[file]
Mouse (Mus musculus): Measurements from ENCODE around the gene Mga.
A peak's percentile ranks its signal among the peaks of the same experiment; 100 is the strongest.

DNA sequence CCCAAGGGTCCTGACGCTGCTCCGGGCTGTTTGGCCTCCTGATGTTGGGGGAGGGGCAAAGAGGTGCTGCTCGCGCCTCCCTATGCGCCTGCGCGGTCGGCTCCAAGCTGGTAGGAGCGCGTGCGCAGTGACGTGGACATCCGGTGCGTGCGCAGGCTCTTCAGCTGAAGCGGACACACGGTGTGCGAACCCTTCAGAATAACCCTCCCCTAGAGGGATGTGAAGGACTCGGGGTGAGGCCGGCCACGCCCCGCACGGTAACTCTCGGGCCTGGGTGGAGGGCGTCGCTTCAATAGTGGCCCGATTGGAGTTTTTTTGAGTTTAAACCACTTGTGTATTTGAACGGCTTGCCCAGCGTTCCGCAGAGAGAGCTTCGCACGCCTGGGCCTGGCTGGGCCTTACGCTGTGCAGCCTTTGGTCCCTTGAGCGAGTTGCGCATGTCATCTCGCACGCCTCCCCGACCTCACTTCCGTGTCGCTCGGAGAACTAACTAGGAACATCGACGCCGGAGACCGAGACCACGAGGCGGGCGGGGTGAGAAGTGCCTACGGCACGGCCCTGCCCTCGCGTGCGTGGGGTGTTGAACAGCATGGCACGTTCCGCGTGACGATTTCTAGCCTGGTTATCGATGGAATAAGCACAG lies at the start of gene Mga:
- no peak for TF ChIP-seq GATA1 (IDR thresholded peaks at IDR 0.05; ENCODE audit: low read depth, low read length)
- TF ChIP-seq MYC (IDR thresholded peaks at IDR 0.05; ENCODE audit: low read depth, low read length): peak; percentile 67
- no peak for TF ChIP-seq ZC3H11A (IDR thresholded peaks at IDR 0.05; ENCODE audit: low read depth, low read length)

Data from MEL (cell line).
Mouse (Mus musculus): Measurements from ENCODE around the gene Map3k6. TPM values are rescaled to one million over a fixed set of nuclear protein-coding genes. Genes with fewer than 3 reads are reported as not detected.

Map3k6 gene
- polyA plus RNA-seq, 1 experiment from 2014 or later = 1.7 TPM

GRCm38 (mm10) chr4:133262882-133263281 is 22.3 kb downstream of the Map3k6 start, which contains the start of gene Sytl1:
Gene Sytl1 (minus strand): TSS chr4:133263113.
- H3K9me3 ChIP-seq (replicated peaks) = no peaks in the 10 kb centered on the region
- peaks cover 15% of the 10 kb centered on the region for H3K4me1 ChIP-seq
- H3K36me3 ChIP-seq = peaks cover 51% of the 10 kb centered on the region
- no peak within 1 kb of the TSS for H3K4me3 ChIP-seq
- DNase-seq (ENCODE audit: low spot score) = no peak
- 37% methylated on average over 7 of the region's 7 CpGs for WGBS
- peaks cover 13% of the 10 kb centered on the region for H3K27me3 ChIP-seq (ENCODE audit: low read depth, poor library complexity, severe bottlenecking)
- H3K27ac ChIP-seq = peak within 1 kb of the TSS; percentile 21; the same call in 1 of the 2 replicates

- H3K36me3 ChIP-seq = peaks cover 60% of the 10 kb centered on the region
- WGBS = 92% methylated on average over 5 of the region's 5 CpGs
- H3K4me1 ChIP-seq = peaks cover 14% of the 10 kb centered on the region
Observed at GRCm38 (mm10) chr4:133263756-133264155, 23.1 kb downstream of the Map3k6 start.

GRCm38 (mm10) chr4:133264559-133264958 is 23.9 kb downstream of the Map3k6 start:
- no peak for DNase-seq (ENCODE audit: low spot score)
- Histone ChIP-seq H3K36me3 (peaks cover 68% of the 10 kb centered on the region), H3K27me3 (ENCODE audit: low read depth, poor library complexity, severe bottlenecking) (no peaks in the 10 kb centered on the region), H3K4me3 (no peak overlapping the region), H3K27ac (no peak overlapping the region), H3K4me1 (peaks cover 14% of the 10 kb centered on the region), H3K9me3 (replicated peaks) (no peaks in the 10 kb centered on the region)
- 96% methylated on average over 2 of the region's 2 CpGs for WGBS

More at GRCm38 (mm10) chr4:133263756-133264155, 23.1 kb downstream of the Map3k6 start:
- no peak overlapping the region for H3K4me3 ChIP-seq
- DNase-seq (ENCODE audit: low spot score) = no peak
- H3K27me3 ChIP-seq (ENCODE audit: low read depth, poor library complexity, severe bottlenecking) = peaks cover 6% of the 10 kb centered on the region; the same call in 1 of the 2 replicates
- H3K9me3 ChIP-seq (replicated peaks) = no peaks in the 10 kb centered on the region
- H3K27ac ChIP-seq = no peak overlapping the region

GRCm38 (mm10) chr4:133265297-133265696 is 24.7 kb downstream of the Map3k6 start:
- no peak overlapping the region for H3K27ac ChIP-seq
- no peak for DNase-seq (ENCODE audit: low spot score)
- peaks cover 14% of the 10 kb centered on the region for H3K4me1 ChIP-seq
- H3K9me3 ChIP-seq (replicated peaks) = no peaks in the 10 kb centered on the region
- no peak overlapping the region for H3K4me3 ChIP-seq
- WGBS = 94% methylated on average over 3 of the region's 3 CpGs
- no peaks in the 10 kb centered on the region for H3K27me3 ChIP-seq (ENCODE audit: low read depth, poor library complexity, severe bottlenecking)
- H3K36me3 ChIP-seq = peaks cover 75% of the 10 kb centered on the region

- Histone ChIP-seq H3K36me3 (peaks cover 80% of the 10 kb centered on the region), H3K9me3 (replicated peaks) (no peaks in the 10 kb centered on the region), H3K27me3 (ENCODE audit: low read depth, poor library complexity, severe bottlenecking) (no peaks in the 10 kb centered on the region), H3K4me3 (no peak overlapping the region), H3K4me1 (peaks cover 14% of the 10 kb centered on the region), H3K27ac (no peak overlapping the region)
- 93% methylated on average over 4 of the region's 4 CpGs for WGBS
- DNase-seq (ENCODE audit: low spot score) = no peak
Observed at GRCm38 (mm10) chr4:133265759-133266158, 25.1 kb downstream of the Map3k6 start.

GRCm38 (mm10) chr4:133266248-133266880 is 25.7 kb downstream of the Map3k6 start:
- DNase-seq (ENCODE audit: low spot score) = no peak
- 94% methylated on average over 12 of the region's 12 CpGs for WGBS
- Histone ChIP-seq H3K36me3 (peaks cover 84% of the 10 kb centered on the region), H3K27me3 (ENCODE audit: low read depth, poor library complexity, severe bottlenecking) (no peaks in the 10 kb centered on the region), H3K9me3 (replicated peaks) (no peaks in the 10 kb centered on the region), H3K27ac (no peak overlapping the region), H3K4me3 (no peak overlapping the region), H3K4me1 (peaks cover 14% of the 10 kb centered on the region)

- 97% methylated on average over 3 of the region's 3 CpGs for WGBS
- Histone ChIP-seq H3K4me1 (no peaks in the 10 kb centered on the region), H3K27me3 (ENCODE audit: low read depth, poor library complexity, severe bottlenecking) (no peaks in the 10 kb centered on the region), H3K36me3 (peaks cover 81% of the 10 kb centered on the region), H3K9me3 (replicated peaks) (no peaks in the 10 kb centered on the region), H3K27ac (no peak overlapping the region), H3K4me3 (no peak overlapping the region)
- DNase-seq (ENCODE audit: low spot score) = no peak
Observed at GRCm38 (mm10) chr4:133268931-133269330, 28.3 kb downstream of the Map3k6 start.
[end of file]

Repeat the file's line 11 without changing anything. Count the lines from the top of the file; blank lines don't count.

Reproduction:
GRCm38 (mm10) chr4:133262882-133263281 is 22.3 kb downstream of the Map3k6 start, which contains the start of gene Sytl1: